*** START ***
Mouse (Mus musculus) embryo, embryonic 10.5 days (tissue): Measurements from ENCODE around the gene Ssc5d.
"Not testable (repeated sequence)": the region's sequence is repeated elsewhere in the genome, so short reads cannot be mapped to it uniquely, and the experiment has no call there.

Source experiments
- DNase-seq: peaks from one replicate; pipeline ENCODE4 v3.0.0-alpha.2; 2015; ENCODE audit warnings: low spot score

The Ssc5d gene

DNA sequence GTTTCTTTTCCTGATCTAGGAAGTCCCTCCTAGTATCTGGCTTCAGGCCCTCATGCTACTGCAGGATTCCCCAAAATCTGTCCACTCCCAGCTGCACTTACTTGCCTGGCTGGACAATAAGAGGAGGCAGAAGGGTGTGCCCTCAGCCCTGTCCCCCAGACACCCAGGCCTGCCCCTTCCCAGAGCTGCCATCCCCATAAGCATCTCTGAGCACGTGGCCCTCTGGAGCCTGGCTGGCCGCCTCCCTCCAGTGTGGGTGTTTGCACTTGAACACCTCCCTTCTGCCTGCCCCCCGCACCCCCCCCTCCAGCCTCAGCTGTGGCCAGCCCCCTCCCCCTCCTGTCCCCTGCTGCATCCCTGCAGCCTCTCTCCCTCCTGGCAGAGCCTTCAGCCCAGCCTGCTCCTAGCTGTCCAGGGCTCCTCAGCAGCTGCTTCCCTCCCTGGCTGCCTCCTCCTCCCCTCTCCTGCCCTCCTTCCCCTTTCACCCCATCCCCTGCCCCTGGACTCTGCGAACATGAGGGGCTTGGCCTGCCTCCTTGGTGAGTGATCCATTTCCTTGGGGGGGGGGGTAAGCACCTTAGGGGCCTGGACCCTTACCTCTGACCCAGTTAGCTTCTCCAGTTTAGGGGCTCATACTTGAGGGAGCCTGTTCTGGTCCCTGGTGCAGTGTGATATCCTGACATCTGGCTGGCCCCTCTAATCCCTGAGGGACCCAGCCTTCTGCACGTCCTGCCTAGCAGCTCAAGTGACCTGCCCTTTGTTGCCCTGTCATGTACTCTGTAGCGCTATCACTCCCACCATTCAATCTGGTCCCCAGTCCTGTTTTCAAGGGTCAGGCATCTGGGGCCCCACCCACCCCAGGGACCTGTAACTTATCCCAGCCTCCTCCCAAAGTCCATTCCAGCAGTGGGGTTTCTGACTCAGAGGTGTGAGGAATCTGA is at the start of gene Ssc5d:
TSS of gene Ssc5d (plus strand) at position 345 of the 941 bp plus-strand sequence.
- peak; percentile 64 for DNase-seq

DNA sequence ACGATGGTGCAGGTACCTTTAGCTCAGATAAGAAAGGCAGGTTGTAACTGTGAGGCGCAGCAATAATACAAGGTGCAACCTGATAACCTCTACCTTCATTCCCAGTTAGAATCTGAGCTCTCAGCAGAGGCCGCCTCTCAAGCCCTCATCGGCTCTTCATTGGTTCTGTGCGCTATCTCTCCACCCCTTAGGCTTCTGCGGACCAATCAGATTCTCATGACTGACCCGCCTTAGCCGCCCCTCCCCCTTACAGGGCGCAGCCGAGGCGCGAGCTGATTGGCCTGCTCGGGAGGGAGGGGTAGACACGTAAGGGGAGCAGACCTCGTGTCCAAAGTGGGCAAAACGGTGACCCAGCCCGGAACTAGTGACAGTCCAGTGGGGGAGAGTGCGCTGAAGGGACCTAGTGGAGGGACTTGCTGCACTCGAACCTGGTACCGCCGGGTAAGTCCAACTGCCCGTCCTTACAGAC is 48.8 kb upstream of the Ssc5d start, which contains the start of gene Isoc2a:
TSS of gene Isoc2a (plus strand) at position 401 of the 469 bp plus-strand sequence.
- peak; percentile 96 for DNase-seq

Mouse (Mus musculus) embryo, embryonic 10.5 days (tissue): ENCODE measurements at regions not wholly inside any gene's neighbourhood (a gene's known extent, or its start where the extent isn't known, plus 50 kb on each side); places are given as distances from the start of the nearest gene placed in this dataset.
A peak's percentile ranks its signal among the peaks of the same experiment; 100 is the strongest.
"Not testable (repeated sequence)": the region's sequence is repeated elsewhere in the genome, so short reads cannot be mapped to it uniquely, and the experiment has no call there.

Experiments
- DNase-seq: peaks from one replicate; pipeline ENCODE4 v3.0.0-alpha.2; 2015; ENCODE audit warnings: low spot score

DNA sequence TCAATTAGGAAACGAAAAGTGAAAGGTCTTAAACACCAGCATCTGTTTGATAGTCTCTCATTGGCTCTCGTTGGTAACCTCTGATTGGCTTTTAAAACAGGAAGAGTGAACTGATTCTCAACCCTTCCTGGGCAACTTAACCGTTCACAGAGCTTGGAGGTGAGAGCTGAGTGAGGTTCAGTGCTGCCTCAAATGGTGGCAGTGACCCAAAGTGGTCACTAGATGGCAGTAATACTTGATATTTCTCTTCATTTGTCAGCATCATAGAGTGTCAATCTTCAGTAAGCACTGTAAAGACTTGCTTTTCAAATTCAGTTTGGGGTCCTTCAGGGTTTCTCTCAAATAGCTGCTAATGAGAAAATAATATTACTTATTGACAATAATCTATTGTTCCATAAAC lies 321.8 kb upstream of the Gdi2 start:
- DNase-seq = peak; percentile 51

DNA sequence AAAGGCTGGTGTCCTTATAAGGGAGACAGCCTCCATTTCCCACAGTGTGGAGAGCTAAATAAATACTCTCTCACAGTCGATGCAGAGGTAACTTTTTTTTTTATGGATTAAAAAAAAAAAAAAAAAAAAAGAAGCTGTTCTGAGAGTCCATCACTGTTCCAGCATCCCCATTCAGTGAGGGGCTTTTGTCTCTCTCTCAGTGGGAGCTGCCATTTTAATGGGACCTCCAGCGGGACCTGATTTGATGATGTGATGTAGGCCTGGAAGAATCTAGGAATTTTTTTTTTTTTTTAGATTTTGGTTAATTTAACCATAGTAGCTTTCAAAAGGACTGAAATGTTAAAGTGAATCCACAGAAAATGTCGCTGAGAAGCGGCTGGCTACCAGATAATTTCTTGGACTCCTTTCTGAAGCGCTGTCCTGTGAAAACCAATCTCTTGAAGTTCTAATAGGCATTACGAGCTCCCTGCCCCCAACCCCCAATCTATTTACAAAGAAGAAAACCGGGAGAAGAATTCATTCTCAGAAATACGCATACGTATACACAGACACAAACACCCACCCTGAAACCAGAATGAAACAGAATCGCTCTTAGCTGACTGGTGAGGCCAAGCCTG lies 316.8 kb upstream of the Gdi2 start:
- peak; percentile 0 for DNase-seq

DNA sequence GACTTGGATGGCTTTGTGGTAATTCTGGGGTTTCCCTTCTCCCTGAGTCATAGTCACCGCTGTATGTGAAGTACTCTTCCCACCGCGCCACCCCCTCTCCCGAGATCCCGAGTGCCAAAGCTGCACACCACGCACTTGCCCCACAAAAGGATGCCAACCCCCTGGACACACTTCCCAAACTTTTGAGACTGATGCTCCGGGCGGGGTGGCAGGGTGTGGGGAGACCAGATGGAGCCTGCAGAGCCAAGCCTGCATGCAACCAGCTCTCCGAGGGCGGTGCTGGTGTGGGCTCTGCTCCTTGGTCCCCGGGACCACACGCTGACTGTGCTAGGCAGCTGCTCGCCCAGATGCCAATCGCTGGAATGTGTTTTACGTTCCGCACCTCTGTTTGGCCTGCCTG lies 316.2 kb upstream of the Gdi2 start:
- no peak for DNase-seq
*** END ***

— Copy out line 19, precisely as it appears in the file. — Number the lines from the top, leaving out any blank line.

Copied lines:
DNA sequence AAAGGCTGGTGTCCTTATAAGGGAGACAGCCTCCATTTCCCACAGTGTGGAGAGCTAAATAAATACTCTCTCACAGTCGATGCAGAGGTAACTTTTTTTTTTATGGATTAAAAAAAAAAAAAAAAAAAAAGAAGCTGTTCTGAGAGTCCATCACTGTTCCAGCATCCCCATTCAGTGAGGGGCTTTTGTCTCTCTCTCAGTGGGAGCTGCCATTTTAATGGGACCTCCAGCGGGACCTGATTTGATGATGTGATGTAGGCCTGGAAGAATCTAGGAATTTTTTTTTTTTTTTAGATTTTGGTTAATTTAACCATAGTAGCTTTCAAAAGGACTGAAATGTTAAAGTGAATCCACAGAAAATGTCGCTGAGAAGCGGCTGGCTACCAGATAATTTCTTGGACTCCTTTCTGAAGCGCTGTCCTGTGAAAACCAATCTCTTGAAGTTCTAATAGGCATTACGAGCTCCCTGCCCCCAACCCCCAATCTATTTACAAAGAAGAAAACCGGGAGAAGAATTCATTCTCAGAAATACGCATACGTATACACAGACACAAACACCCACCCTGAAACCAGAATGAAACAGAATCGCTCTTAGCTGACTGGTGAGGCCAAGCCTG lies 316.8 kb upstream of the Gdi2 start: